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>Israel Faxx
>PD Jan. 12, 1995, V3, #8

Nuclear Weapons: Israel and Iran

By Larry James (Paris) and Kim Reid (Cairo)

Israeli Foreign Minister Shimon Peres indicated Wednesday that Israel will not sign the nuclear non-proliferation treaty when it comes up for renewal in April. Peres spoke after talks with French officials -- one day after Egypt said Israel was threatening peace efforts by stockpiling nuclear arms.

Peres did not respond directly when asked if Israel would sign the non-proliferation agreement, saying only that Israel has no intention of introducing nuclear weapons into the Middle East. He said peace must come to the region first.

The minister said there are countries led by Iran which intend to destroy the State of Israel. "Iran's aim is to destroy Israel and we have no reason to tell the Iranians 'Please go ahead,'" Peres said.

He spoke following talks with his French counterpart, Alain Juppe. It is believed the issue came up during their discussions since earlier this week France called on Israel to sign the nuclear non-proliferation pact.

Israel is thought by experts to have about 200 nuclear weapons. There have been recent reports that both Israel and the United States think Iran is trying to develop its own nuclear arsenal. It has been suggested that Israel might want to destroy Iranian nuclear installations just as it did an Iraqi nuclear center in a 1981 air raid.

Iran's First Deputy Foreign Minister Mohamed Hashemi, on a visit to Kuwait, says the United States is trying to stir up trouble for his country. US and Israeli officials have suggested that Iran may use a nuclear power plant, now under construction, to build nuclear weapons.

Iran caused controversy recently when it commissioned Russia to finish a long-incomplete nuclear power plant. Construction was halted in 1979 by the Iranian revolution.

US Defense Secretary William Perry, on a Middle East-South Asia trip, said earlier this week that he is very concerned about Iran's nuclear potential. Perry and Israeli Prime Minister Yitzhak Rabin say the Persian Gulf nation could develop nuclear weapons in seven to 15 years.

But the Iranian minister says his country poses no nuclear threat to its neighbors, nor does it intend to. He adds that Iran supports the idea of a nuclear-free zone in the area. The International Atomic Energy Agency in Vienna says it has found no evidence that Iran is developing nuclear weapons. Iran has signed the nuclear non-proliferation treaty, something Israel has refused to do.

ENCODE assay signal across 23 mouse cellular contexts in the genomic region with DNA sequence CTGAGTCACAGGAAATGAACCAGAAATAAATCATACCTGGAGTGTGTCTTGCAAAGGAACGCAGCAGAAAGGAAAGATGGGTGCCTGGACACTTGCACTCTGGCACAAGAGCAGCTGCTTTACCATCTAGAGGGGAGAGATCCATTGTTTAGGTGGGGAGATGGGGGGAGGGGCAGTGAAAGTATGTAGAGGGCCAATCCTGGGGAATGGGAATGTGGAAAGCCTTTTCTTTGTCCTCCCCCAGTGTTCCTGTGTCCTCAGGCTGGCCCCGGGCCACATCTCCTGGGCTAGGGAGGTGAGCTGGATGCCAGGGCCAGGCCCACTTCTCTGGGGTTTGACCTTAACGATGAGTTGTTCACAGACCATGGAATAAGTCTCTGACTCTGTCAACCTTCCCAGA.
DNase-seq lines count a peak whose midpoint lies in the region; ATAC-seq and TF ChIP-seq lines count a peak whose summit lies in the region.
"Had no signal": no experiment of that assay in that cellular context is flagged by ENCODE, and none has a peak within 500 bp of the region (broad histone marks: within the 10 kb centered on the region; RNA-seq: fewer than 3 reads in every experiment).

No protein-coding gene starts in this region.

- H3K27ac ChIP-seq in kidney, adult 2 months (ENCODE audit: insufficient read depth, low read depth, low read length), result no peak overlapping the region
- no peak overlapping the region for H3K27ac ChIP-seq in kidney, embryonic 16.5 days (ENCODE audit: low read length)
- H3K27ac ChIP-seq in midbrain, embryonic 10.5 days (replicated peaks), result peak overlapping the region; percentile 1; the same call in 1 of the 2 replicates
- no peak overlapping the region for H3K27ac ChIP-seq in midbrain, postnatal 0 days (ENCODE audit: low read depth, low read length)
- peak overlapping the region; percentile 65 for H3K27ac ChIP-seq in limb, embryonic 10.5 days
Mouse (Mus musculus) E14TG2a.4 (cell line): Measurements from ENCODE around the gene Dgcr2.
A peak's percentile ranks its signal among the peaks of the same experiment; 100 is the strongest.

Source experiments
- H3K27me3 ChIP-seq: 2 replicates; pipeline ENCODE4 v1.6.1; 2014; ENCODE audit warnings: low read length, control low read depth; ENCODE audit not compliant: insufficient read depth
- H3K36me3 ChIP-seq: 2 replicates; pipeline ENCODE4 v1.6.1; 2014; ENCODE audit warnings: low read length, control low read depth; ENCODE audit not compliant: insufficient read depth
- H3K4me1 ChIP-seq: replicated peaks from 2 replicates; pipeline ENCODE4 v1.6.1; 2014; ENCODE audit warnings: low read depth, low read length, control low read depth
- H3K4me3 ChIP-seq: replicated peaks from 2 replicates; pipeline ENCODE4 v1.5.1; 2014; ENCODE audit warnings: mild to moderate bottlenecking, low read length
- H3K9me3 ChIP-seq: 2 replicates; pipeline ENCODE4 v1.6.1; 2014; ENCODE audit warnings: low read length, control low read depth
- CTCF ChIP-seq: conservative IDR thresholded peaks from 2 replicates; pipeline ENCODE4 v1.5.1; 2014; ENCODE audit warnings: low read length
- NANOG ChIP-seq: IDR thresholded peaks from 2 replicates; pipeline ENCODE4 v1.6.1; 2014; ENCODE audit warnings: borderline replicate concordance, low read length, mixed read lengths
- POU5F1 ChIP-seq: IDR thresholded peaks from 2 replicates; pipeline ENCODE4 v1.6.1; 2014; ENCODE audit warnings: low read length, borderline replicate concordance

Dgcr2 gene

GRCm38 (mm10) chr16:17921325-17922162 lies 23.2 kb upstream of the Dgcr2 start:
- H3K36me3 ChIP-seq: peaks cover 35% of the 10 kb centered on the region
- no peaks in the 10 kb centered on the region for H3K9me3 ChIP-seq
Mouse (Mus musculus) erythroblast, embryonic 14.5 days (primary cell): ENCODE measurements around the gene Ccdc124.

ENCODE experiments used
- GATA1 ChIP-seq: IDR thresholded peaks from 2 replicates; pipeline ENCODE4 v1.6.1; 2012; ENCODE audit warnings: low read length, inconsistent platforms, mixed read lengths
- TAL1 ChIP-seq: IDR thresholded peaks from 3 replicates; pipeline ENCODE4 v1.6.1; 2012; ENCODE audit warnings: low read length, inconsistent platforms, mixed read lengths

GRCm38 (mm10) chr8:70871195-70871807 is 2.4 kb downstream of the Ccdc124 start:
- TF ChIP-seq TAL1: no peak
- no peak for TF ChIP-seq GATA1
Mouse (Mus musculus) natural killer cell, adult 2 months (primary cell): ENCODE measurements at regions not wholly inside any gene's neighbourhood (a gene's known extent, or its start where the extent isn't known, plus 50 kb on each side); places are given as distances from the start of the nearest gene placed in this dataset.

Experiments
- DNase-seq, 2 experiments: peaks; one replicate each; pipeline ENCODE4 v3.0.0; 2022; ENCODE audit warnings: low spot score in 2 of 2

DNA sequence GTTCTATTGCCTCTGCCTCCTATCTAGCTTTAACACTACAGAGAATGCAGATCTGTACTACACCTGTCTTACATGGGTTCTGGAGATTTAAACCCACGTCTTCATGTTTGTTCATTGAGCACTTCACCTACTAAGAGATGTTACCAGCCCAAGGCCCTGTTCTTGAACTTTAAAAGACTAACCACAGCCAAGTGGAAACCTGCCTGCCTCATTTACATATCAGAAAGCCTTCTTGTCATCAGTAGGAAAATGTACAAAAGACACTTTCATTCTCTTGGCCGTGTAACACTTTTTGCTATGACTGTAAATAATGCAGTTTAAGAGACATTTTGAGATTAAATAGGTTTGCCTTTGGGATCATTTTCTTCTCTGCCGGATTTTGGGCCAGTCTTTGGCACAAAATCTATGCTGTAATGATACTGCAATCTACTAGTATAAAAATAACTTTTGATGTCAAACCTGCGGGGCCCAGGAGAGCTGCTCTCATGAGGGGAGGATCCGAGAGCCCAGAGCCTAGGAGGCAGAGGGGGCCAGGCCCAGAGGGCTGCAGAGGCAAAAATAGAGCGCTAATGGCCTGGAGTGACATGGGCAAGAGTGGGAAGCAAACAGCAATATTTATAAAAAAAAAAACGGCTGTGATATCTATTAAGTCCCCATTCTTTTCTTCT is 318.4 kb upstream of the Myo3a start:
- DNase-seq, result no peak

Clashes Becoming a Daily Way of Life on West Bank

By Susan Sappir (Jerusalem)

Israeli troops have clashed with Palestinian protesters yet again over the status of a Jewish settlement in the West Bank. The issue of the settlements has come to the forefront of the Israeli- Palestinian peace process. Clashes between Israelis and Palestinians over Jewish settlements have become an almost daily occurrence in the West Bank.

While the names of the places have changed, the scenario has repeated itself in recent weeks. Jewish settlers claim a piece of West Bank land as part of an existing settlement. Palestinians living nearby say the land is theirs. The Israeli army tries to separate the two sides.

On Wednesday, it was at Kifr al-Deek. On Tuesday, the place was Elkana. Last month, it was at El-Khader near Bethlehem.

The 1993 peace agreement between Israel and the PLO said Israel would gradually withdraw from the West Bank. But the settlements were to remain in place until negotiations were held at a later date.

Now, say analysts, the issue is jeopardizing the continued lmplementation of the agreement.

Palestinian leaders are under pressure from their supporters to take a firm stand against the expansion of the Jewish settlements. The PLO leadership has increasingly expressed the view that the peace talks cannot go on until the settlement issue is resolved.

Israel Contracts to Maintain Russian Planes

Maintenance contracts by the Israeli Aircraft Industries with companies in Russia and other C.I.S. countries, will help bring about more penetration of their markets, says Mordechai Handel, director of the plane-maintenance department of the Bedek Branch of the Israeli Aircraft Industries.

The Israeli company is the first in the world to engage in maintaining C.I.S. passenger planes. When the Soviet Aeroflot company split up into hundreds of small aviation companies, it was necessary to improve their maintenance activities urgently, to enable their planes to fly to Western Europe and the U.S. The Israeli company is doing this for several of those airlines.

Rare Brain Surgery Takes Place Without Opening the Skull

A rare brain operation was recently carried out at the Hadassah Hospital at Ein Kerem in Jerusalem in which a benign tumor on the audial nerve was removed without the skull being opened.

The patient, a 50-year-old man, had gradually lost his hearing; an examination discovered the growth in the inner ear canal, pressing about one centimeter into the brain cavity. The doctors drilled into his ear and, with state-of-the-art instruments, widened the canal and removed the growth. One of the surgeons, Prof. Yosef Elidan, said such operations had hitherto been carried out only by opening the skull, which had a high degree of danger. Going through the ear instead eliminated complications and made recovery much faster.

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